There are several potential limitations to this study, including the possibility of recall bias, selection bias, and limitations of generalizability. The high response rates from both cases (81%) and controls (57%), combined with the fact that both groups largely conformed to established risk factors for SCC, suggests minimal selection bias. Our control population came from respondents to the MHS and not from the Kaiser Permanente membership at large and may be prone to selection bias. However, previously published articles have reported that respondents to the MHS are representative of the KPNC population.23 Recall bias is also a potential problem for the self-reported variables. Although our questionnaire was modeled on a previous self-administered questionnaire on supplement use (including NSAIDs) and cancer risk,24 which has shown high test-retest reliability and validity in capturing supplement intake over the past 10 years,21 the validity of using a self-administered questionnaire to retrospectively collect information on drug use may need further study. Differential misclassification would result if the cancer diagnosis served as a stimulus for cases to recall NSAID exposures more or less thoroughly than controls. However, the questionnaire collected data on a variety of exposures and NSAIDs are not recognized to be an important factor in the risk of skin cancer. The generalizability of our study may be limited because we only studied KPNC members, although previous studies have shown that the KPNC membership is highly representative of the surrounding region except for the tail ends (lowest and highest) of the income distribution.23,25
In this case-control study, we did not detect any consistent relationships between SCC risk and overall NSAID, aspirin, ibuprofen, or nonaspirin NSAID use. Dose and duration of NSAID use did not appear to alter risk of SCC. Given the potential toxic effects of NSAIDs, including platelet dysfunction and gastric ulcers, more uniformly efficacious chemopreventive agents with safer adverse effect profiles need to be explored.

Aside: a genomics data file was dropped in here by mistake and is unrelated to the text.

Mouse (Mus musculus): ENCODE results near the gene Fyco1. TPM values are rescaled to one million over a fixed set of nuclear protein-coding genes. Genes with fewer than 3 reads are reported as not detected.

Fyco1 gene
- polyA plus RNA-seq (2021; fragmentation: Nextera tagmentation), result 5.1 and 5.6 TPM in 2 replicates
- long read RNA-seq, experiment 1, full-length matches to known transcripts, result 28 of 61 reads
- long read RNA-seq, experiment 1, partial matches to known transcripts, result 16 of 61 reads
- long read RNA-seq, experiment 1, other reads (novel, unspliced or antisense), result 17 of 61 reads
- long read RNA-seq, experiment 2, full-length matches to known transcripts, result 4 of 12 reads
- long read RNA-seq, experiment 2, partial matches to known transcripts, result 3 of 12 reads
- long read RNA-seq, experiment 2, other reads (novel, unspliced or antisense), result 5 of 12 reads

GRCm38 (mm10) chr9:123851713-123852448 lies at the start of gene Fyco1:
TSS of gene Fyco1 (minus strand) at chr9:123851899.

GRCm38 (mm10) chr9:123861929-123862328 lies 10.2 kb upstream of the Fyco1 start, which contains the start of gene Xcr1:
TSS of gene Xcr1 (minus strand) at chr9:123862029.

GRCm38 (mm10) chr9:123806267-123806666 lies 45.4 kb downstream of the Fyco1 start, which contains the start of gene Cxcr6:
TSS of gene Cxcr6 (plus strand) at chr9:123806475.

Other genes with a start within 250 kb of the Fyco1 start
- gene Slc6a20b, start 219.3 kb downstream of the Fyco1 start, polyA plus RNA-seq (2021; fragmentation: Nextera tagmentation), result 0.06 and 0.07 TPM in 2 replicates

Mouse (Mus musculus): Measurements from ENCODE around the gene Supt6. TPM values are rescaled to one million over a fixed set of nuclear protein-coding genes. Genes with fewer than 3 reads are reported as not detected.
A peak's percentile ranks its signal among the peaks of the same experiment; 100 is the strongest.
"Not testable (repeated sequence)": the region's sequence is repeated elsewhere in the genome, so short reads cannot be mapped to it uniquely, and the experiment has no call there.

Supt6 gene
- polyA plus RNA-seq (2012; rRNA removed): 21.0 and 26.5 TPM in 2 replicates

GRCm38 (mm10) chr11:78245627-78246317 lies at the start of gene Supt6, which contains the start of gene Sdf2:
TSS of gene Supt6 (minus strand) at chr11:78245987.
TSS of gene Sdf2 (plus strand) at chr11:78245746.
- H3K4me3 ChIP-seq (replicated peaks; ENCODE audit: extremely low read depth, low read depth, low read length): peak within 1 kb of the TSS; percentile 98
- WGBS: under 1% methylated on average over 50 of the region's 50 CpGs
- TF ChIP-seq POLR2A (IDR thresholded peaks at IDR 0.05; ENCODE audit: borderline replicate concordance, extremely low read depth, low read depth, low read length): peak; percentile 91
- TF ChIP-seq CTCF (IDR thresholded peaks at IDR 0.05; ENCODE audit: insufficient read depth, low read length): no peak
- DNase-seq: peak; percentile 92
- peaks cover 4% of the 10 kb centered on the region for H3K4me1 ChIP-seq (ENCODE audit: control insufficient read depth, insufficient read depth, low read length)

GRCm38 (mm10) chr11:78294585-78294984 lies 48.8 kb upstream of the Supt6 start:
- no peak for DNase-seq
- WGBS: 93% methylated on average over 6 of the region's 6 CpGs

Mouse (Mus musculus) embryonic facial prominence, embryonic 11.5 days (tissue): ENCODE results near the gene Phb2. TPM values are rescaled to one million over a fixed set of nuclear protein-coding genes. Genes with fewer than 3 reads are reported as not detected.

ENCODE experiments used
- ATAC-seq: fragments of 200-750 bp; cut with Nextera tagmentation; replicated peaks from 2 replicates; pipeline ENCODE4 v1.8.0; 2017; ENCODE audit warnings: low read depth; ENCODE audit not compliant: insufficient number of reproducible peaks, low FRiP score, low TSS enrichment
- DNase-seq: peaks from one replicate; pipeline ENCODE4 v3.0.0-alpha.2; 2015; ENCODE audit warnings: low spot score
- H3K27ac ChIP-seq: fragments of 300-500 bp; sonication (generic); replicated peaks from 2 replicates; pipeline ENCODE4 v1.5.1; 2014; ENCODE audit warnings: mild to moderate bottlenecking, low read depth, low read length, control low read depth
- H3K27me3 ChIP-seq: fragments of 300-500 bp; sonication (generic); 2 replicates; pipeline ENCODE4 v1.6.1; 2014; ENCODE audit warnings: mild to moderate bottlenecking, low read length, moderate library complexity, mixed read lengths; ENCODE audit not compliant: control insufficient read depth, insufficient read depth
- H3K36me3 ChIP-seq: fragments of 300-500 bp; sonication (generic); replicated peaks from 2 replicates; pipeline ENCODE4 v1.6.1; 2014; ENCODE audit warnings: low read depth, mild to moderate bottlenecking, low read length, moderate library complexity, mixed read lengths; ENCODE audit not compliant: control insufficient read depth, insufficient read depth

Correspondence: Maryam M. Asgari, MD, MPH, Division of Research, Kaiser Permanente Northern California, 2000 Broadway, Oakland, CA 94612 (email@example.com).
Accepted for Publication: September 19, 2009.
Published Online: February 15, 2010 (doi:10.1001/archdermatol.2009.374).
Author Contributions: Dr Asgari had full access to all of the data in the study and takes responsibility for the integrity of the data and the accuracy of the data analysis. Study concept and design: Asgari, Friedman, and White. Acquisition of data: Asgari, Warton, and White. Analysis and interpretation of data: Asgari, Chren, Warton, Friedman, and White. Drafting of the manuscript: Asgari and Warton. Critical revision of the manuscript for important intellectual content: Asgari, Chren, Warton, Friedman, and White. Statistical analysis: Asgari, Warton, and White. Obtained funding: Asgari. Administrative, technical, and material support: Asgari, Warton, and White. Study supervision: Chren, Friedman, and White.
Financial Disclosure: Dr Friedman has served on an advisory committee to Roche Laboratories in June 2008, and in the past 3 years has consulted for law firms serving both plaintiffs and Ortho-McNeil-Janssen Pharmaceuticals regarding litigation concerning celecoxib and Ortho-Evra, respectively. These consultancies had no relationship with or influence on the present study.
Funding/Support: This study was supported by grants from the National Institute of Arthritis Musculoskeletal and Skin Diseases (K23 AR 051037 [Dr Asgari] and K24 AR 052667 [Dr Chren]) and from the National Cancer Institute (R01 CA 098838 [Dr Friedman]).
Role of the Sponsors: The sponsors had no role in the design and conduct of the study; in the collection, analysis, and interpretation of data; or in the preparation, review, or approval of the manuscript.